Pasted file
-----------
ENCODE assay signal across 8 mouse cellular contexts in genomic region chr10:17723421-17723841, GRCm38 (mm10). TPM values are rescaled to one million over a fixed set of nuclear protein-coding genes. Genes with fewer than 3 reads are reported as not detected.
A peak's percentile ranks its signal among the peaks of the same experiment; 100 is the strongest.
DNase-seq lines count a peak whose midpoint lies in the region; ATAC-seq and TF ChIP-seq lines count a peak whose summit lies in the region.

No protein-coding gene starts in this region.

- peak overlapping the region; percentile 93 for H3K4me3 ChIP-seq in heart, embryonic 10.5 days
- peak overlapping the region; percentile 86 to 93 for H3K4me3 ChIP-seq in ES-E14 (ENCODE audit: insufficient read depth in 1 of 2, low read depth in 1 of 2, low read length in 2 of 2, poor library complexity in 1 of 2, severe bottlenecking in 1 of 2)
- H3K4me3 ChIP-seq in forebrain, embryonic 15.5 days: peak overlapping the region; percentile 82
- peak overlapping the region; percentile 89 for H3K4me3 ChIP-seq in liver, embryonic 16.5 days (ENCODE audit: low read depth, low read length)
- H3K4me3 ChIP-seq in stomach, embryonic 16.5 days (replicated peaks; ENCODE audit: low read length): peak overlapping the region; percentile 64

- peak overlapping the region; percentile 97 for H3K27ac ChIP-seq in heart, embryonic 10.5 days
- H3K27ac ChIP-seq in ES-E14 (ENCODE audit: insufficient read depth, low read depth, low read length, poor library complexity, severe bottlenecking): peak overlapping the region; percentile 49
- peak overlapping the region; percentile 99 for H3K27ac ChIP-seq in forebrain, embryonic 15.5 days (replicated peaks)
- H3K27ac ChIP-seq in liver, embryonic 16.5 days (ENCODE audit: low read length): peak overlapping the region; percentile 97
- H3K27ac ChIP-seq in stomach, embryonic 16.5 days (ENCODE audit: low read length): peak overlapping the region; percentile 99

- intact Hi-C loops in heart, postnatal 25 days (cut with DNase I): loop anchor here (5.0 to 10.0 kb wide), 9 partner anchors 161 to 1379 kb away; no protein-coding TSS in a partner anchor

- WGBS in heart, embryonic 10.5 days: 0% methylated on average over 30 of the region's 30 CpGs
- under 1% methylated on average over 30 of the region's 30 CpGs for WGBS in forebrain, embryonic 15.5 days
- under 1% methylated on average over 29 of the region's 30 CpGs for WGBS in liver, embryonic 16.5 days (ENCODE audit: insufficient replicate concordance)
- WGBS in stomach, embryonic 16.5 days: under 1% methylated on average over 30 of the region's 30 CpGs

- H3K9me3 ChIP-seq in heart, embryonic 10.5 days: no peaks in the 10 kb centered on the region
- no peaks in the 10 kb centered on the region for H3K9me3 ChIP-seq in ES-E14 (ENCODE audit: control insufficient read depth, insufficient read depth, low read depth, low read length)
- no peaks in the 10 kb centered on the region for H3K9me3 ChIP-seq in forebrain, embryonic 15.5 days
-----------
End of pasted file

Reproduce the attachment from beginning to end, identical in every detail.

ENCODE assay signal across 8 mouse cellular contexts in genomic region chr10:17723421-17723841, GRCm38 (mm10). TPM values are rescaled to one million over a fixed set of nuclear protein-coding genes. Genes with fewer than 3 reads are reported as not detected.
A peak's percentile ranks its signal among the peaks of the same experiment; 100 is the strongest.
DNase-seq lines count a peak whose midpoint lies in the region; ATAC-seq and TF ChIP-seq lines count a peak whose summit lies in the region.

No protein-coding gene starts in this region.

- peak overlapping the region; percentile 93 for H3K4me3 ChIP-seq in heart, embryonic 10.5 days
- peak overlapping the region; percentile 86 to 93 for H3K4me3 ChIP-seq in ES-E14 (ENCODE audit: insufficient read depth in 1 of 2, low read depth in 1 of 2, low read length in 2 of 2, poor library complexity in 1 of 2, severe bottlenecking in 1 of 2)
- H3K4me3 ChIP-seq in forebrain, embryonic 15.5 days: peak overlapping the region; percentile 82
- peak overlapping the region; percentile 89 for H3K4me3 ChIP-seq in liver, embryonic 16.5 days (ENCODE audit: low read depth, low read length)
- H3K4me3 ChIP-seq in stomach, embryonic 16.5 days (replicated peaks; ENCODE audit: low read length): peak overlapping the region; percentile 64

- peak overlapping the region; percentile 97 for H3K27ac ChIP-seq in heart, embryonic 10.5 days
- H3K27ac ChIP-seq in ES-E14 (ENCODE audit: insufficient read depth, low read depth, low read length, poor library complexity, severe bottlenecking): peak overlapping the region; percentile 49
- peak overlapping the region; percentile 99 for H3K27ac ChIP-seq in forebrain, embryonic 15.5 days (replicated peaks)
- H3K27ac ChIP-seq in liver, embryonic 16.5 days (ENCODE audit: low read length): peak overlapping the region; percentile 97
- H3K27ac ChIP-seq in stomach, embryonic 16.5 days (ENCODE audit: low read length): peak overlapping the region; percentile 99

- intact Hi-C loops in heart, postnatal 25 days (cut with DNase I): loop anchor here (5.0 to 10.0 kb wide), 9 partner anchors 161 to 1379 kb away; no protein-coding TSS in a partner anchor

- WGBS in heart, embryonic 10.5 days: 0% methylated on average over 30 of the region's 30 CpGs
- under 1% methylated on average over 30 of the region's 30 CpGs for WGBS in forebrain, embryonic 15.5 days
- under 1% methylated on average over 29 of the region's 30 CpGs for WGBS in liver, embryonic 16.5 days (ENCODE audit: insufficient replicate concordance)
- WGBS in stomach, embryonic 16.5 days: under 1% methylated on average over 30 of the region's 30 CpGs

- H3K9me3 ChIP-seq in heart, embryonic 10.5 days: no peaks in the 10 kb centered on the region
- no peaks in the 10 kb centered on the region for H3K9me3 ChIP-seq in ES-E14 (ENCODE audit: control insufficient read depth, insufficient read depth, low read depth, low read length)
- no peaks in the 10 kb centered on the region for H3K9me3 ChIP-seq in forebrain, embryonic 15.5 days